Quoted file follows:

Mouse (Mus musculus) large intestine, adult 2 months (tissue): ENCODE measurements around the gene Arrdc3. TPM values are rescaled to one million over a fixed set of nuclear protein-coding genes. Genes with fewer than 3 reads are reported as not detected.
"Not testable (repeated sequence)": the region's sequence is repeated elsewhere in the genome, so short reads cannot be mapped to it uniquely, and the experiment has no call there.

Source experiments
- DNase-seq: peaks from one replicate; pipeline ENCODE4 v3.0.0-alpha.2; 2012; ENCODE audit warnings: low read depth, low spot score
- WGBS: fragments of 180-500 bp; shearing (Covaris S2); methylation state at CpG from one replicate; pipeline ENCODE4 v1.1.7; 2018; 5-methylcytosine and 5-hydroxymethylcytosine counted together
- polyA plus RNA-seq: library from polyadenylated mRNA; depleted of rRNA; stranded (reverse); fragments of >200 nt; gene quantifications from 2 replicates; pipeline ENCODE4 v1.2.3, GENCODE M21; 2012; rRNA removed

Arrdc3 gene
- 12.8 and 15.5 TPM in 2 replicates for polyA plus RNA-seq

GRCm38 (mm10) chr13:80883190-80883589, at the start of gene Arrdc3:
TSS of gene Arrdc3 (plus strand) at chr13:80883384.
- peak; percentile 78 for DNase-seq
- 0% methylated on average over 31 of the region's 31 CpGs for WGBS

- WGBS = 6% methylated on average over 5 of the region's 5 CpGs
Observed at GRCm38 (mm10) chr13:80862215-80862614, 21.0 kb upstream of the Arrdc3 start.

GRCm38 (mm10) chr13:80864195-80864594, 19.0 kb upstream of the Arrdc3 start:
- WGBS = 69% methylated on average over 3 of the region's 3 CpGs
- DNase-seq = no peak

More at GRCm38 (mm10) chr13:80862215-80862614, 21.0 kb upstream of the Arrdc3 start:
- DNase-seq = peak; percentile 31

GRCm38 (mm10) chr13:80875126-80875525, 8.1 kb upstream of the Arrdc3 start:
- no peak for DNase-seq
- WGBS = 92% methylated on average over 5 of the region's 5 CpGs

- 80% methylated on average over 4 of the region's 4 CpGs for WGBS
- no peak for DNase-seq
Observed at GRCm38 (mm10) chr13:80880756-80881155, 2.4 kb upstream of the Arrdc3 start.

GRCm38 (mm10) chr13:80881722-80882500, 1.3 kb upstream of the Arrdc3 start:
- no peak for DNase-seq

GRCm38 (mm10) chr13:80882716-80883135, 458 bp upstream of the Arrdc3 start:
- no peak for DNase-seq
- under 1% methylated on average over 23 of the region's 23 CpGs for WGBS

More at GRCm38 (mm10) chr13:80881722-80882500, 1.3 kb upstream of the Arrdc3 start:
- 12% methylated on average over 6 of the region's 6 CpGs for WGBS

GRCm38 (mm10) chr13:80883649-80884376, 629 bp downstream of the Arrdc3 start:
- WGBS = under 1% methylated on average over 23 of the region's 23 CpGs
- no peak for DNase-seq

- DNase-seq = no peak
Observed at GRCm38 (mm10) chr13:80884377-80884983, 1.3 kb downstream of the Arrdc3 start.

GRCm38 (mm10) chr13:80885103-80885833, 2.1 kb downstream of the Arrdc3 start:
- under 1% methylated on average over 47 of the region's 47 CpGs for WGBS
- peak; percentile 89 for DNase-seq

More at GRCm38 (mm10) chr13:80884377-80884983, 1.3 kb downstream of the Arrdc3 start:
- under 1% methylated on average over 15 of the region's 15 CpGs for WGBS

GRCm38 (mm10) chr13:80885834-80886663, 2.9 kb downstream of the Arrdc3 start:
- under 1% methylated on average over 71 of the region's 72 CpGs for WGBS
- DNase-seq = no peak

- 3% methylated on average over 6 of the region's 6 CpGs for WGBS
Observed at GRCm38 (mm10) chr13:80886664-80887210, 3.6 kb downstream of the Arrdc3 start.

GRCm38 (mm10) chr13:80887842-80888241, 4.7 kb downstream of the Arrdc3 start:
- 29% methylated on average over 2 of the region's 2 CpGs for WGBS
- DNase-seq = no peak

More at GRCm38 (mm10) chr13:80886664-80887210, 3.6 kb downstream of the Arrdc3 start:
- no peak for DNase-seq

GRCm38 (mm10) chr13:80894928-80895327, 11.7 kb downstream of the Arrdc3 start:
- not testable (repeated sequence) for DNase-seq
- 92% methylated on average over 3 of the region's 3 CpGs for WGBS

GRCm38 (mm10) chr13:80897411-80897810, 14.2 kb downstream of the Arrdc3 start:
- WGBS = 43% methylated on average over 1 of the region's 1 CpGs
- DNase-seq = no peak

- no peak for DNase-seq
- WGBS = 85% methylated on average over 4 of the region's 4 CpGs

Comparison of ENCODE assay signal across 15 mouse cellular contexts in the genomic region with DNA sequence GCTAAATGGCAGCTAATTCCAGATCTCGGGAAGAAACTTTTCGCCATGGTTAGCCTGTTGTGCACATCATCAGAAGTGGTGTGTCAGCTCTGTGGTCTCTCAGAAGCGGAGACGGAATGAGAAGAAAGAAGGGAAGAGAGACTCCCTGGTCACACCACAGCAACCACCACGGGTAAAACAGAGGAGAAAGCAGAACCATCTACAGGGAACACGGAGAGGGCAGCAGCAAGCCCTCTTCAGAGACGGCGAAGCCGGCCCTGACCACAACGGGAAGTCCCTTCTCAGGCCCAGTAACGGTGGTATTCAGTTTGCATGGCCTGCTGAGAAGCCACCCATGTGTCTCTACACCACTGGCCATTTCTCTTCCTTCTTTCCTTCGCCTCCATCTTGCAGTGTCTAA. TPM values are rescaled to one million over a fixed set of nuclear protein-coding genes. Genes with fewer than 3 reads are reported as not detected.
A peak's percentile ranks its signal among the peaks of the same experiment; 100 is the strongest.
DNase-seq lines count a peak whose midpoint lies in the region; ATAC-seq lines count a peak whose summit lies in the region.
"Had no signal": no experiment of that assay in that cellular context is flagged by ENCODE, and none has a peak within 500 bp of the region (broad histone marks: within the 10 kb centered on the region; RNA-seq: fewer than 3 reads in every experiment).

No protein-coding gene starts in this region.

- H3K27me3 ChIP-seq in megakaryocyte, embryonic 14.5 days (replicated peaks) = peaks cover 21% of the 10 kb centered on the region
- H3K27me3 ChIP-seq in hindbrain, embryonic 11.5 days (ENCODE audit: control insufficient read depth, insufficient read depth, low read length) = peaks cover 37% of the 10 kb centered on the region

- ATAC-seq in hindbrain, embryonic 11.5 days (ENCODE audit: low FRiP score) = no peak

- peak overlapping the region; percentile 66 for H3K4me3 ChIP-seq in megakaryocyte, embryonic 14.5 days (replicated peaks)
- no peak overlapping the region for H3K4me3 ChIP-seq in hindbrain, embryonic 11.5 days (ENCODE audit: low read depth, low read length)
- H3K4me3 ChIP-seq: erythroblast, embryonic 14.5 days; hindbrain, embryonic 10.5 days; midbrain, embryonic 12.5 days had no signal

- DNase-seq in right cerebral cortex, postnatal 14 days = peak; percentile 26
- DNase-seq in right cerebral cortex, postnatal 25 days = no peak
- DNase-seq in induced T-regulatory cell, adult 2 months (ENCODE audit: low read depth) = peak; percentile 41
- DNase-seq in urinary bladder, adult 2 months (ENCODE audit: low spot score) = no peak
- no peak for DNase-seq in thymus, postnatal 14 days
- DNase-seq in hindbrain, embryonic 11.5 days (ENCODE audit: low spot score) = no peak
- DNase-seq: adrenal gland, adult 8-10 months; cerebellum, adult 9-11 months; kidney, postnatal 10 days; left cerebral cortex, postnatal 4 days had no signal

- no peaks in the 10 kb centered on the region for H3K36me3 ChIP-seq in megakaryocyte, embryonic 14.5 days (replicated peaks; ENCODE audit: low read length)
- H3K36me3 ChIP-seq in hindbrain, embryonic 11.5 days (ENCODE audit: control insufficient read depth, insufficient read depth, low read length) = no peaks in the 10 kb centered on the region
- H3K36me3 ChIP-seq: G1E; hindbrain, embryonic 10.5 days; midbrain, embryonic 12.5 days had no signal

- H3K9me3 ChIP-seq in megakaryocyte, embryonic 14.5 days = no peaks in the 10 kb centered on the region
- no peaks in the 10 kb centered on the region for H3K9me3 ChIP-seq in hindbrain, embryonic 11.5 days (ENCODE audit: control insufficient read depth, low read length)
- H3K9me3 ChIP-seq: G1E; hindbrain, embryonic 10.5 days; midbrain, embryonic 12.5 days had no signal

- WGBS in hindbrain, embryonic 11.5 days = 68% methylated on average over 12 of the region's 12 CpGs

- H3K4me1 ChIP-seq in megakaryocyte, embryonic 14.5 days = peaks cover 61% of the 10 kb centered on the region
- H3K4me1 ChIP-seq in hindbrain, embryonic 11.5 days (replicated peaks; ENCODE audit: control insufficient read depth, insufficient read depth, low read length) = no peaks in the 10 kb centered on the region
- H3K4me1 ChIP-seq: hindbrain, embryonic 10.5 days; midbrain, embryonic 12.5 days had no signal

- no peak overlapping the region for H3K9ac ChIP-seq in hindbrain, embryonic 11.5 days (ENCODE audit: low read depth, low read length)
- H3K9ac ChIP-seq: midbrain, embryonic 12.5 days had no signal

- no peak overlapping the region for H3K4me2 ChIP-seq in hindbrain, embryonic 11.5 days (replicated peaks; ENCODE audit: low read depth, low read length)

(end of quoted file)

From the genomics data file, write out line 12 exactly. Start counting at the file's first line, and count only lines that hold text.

- 0% methylated on average over 31 of the region's 31 CpGs for WGBS